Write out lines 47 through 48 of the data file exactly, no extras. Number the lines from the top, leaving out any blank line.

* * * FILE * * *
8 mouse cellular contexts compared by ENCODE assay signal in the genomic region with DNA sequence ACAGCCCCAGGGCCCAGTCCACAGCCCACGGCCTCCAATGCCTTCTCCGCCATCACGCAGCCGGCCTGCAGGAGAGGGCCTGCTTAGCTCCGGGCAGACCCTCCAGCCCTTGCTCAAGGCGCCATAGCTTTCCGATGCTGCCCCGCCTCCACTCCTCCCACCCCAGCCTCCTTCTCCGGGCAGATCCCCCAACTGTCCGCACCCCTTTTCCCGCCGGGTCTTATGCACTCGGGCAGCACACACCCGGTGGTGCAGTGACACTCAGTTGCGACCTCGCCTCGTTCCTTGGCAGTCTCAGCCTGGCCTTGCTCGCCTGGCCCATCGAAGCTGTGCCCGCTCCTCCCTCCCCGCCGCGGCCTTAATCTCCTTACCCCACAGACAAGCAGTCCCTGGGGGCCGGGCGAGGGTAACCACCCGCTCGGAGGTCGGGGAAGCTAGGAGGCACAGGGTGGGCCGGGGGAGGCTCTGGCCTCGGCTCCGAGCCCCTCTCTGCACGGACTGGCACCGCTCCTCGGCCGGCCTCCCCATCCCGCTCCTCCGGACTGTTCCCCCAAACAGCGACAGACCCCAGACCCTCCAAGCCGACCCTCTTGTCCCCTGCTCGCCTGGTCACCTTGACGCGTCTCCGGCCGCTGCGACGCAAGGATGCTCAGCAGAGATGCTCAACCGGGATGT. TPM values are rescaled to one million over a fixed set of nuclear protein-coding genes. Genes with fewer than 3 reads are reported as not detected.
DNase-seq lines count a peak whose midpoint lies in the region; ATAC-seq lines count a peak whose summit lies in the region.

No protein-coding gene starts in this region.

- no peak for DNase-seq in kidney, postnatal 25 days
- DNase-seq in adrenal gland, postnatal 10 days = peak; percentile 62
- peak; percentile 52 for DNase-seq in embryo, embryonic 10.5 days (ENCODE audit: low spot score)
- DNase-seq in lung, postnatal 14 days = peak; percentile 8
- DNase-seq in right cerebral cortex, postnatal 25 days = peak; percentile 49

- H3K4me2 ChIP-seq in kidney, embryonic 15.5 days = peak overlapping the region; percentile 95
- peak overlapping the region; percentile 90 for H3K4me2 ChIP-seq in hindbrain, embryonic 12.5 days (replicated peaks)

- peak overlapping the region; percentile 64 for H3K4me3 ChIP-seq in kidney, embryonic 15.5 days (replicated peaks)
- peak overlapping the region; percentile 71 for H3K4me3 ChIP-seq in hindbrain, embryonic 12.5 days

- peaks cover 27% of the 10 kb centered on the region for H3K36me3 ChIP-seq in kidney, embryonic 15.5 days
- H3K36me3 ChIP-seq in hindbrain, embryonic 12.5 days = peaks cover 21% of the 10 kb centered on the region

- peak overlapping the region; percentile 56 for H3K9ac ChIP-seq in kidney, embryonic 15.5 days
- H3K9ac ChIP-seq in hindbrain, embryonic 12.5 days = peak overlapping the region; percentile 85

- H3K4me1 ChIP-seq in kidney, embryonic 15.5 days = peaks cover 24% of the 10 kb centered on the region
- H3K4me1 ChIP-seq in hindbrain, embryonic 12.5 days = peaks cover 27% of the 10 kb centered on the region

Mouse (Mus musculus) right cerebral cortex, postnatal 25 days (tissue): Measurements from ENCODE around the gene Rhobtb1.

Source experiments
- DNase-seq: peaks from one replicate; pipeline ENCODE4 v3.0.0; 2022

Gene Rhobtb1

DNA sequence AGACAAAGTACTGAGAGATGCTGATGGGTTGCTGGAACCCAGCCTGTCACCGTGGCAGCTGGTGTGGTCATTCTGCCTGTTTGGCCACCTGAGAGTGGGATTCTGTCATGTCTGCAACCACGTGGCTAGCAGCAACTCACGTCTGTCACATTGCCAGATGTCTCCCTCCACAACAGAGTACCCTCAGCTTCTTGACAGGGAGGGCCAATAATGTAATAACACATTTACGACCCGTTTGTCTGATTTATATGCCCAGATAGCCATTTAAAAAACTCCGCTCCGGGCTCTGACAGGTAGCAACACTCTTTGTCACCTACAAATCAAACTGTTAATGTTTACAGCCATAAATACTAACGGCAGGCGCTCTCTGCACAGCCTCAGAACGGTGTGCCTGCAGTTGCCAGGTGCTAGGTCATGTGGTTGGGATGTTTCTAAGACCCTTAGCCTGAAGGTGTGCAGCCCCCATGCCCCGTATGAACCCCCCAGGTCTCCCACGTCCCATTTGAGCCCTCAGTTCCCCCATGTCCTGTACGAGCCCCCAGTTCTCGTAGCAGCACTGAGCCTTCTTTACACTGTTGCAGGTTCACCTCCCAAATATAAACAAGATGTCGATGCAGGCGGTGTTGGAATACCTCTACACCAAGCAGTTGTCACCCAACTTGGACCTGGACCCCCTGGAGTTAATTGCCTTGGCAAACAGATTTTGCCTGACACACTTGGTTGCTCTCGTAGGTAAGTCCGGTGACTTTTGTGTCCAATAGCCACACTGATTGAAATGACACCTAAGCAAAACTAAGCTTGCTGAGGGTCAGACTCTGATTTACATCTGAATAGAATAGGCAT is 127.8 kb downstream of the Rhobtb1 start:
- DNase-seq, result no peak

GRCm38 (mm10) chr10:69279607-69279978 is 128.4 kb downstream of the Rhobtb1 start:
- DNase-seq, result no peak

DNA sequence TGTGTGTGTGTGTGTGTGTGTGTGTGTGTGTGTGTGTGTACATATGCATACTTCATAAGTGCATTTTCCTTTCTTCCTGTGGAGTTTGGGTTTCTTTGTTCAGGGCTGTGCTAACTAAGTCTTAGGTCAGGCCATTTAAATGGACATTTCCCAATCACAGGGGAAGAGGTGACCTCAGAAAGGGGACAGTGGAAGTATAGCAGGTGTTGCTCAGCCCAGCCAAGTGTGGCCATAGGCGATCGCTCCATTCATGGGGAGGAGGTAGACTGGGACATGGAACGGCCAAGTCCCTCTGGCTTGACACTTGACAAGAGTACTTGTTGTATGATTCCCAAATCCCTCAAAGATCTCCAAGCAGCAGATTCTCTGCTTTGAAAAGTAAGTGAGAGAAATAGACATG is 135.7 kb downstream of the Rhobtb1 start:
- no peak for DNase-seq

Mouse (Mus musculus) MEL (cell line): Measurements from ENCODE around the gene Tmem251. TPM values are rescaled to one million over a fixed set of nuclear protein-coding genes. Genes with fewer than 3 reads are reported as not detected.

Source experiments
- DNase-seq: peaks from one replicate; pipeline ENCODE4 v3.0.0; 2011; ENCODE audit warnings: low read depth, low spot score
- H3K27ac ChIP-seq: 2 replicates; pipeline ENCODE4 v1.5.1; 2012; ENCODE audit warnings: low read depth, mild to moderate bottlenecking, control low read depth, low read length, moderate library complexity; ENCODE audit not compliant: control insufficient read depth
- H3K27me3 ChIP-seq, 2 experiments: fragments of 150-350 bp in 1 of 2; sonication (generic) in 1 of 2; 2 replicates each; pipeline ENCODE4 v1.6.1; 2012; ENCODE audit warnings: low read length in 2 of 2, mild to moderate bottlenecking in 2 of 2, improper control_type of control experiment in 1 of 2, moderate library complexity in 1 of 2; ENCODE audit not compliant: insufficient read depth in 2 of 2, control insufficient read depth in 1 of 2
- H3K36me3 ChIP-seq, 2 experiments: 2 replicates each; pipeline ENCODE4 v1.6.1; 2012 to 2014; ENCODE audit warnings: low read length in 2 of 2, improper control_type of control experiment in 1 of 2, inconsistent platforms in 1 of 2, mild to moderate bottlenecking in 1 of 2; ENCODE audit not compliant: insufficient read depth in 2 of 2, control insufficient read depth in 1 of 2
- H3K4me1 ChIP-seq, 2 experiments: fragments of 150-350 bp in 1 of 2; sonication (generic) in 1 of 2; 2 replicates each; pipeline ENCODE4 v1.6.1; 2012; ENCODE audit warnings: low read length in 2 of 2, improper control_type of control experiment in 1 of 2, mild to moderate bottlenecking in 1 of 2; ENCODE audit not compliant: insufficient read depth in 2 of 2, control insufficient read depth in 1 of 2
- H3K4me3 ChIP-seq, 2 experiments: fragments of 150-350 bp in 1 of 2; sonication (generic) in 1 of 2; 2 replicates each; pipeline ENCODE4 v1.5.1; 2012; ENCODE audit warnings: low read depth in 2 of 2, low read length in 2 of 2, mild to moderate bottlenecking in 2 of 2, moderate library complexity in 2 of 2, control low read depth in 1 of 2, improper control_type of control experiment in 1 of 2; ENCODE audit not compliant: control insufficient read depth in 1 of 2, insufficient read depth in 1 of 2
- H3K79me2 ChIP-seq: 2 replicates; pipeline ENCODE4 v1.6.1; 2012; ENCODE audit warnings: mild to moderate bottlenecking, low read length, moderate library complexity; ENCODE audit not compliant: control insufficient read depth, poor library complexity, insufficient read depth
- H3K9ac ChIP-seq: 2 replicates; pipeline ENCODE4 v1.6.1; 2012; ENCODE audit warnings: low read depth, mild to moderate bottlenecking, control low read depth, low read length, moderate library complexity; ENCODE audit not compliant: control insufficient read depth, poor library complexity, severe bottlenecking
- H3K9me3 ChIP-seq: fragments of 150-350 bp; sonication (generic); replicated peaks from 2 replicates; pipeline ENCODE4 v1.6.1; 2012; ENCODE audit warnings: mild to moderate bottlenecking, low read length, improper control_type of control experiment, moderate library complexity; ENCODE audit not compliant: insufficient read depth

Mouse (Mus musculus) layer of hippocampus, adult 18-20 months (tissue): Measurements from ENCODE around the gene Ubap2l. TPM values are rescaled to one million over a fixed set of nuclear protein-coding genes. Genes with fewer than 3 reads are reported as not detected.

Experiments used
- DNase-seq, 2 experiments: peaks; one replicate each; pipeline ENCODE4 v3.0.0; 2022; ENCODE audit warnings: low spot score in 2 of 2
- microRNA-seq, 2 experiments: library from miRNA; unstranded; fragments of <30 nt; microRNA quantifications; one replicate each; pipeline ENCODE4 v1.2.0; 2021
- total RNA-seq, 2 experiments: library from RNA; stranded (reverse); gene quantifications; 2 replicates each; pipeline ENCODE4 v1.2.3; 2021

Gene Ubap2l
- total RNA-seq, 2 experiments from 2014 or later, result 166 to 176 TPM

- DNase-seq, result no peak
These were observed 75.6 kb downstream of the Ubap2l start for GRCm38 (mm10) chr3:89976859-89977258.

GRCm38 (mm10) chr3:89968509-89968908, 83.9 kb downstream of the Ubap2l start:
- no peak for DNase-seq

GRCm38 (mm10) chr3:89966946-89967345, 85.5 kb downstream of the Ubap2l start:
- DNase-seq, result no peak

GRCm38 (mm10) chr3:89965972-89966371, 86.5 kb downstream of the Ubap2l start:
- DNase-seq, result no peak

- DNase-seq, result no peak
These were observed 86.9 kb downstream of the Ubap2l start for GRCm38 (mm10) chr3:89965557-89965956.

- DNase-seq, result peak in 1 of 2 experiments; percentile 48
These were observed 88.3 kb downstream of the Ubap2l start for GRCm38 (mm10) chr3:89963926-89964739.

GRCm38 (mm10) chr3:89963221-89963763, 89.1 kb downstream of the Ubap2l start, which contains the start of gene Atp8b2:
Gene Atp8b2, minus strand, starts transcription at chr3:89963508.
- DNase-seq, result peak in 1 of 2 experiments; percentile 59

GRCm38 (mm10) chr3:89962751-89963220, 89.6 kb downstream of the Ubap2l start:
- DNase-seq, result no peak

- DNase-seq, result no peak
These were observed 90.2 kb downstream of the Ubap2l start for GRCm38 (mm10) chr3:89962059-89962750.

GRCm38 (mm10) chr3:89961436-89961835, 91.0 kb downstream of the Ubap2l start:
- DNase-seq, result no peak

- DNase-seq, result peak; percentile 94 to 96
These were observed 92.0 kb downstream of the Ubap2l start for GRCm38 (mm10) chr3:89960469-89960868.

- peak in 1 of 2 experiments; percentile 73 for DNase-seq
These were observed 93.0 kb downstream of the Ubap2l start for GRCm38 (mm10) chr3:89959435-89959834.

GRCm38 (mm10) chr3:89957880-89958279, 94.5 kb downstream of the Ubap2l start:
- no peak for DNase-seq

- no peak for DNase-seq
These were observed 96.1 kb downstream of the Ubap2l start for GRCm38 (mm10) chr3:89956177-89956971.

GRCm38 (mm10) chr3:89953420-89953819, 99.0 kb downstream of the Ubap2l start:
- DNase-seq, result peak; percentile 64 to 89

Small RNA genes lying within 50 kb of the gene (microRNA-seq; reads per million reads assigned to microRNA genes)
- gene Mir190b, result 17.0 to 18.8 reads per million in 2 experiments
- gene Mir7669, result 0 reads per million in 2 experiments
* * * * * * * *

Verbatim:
- DNase-seq, result no peak
These were observed 75.6 kb downstream of the Ubap2l start for GRCm38 (mm10) chr3:89976859-89977258.